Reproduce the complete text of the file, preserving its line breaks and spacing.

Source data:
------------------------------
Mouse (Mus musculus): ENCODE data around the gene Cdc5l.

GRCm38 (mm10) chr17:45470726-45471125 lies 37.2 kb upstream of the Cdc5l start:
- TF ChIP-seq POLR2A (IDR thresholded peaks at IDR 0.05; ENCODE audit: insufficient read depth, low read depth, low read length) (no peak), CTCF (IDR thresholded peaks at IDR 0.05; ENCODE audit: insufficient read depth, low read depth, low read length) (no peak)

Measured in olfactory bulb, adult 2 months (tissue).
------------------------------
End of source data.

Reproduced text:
Mouse (Mus musculus): ENCODE data around the gene Cdc5l.

GRCm38 (mm10) chr17:45470726-45471125 lies 37.2 kb upstream of the Cdc5l start:
- TF ChIP-seq POLR2A (IDR thresholded peaks at IDR 0.05; ENCODE audit: insufficient read depth, low read depth, low read length) (no peak), CTCF (IDR thresholded peaks at IDR 0.05; ENCODE audit: insufficient read depth, low read depth, low read length) (no peak)

Measured in olfactory bulb, adult 2 months (tissue).